No one has ever observed negative aging and relativity doesn't allow it but if you abuse the MCIF method of generating coordinates by extending them through a coordinate singularity then you can generate a map of spacetime that includes negative aging but that's because you are doing maps wrong. The right thing to do is acknowledge that there are regions of spacetime that cannot be covered by these "chained" MCIFs and discontinuities are to be expected around where the gaps are. If the accelerating observer has finite proper acceleration and it never goes above $\alpha_{\mathrm{max}}$ then the MCIF method is guaranteed to work for objects strictly less than $c^2/\alpha_{\mathrm{max}}$ away from the accelerating observer. Beyond that you get weird effects the same way you would if you tried to push a Mercator projection beyond the poles.

Last edited: Aug 8, 2021
15. ### Mike_FontenotRegistered Senior Member

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CMIF simultaneity says the accelerating observer (he) MUST adopt the conclusion (about the current age of the distant person) of the perpetually-inertial observer (PIO) who is co-located and stationary with respect to him at that instant in the his life. I.e., if that PIO concludes that the distant person is currently T years old "right then", then the accelerating observer must adopt that conclusion.

But my question for you, Neddy, is this: Do YOU subscribe to CMIF simultaneity? I always thought you did, but I think lately, at least, you've been in the "no negative ageing" camp ... i.e., I think you hold that the accelerating observer will never conclude that the distant person is abruptly getting YOUNGER. But that is exactly what CMIF simultaneity says can happen. If you disagree with that last statement, let me know, and we can discuss some Minkowski diagrams.

16. ### phytiRegistered Senior Member

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Mike;

Save yourself some time.
A clock accumulates time, and the faster it moves in space free of significant gravity, the slower its rate of accumulation. It never runs backwards.
In a gravitational field, a clock made on the earth surface will run faster as it moves away from the surface, but the increase in rate is a result of lesser gravitational effect.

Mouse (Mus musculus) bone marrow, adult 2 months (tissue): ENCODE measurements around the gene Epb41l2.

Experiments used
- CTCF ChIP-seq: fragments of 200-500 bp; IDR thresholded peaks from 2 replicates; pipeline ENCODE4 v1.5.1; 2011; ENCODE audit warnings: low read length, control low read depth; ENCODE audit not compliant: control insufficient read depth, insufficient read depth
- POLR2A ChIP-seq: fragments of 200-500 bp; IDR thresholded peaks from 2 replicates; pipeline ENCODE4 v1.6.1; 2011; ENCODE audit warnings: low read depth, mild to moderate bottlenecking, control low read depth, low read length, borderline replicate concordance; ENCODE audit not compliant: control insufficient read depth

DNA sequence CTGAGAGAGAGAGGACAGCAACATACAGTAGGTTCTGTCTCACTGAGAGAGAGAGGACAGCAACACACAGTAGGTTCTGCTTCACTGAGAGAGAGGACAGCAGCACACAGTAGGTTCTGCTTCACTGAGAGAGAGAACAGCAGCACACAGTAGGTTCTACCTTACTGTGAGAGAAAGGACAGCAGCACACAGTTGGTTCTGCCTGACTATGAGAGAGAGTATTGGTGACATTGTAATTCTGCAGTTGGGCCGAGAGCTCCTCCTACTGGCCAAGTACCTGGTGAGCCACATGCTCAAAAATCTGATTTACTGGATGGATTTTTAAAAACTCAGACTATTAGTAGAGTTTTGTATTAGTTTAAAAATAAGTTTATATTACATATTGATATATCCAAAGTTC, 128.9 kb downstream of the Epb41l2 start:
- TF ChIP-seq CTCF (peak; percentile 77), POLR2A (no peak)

Therefore there is no basis for negative aging, and no need of a proof.

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20. ### DaveC426913Valued Senior Member

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And - as in the duplicate thread in the Alt Theories forum - this video is still unavailable, so we'll have to assume you're interpreting it wrong - again. For the third time, in fact.

(Did you even bother to check the link this time? Or did you just mindlessly copy and paste it from your duplicate thread in the Alt Theories forum?)

21. ### SsssssssRegistered Senior Member

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The video is also on Youtube Skip everything up to the thanking of the funders then look at the transcript on the PBS site. The video is actually illustrating the Andromeda paradox where at the same time as an event means different times in a distant galaxy even for frames with modest speeds. But then Greene talks about the alien in the video accelerating and so what's pictured is wrong because it shows simultaneity planes that have crossed which means they are using MCIFs outside the region where they are valid. So their alien assigns multiple coordinates to single events and gets in a muddle which does include the earthman getting younger and then older but not because that's actually happening but because the alien is using a bad map of spacetime. It works fine close to the alien but it needs a better method such as radar coordinates or just picking an inertial frame and sticking with it for such long range work.

Last edited: Aug 9, 2021
22. ### Q-reeusBannedValued Senior Member

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The dangers of relying on chart-based reasoning all covered before:
http://www.sciforums.com/posts/3541905/
http://www.sciforums.com/posts/3549538/
http://www.sciforums.com/posts/3587046/
http://www.sciforums.com/posts/3587051/

Brian Greene himself is not above making gaffes one of which strangely seems to have never been picked up on and corrected apart from yours truly here: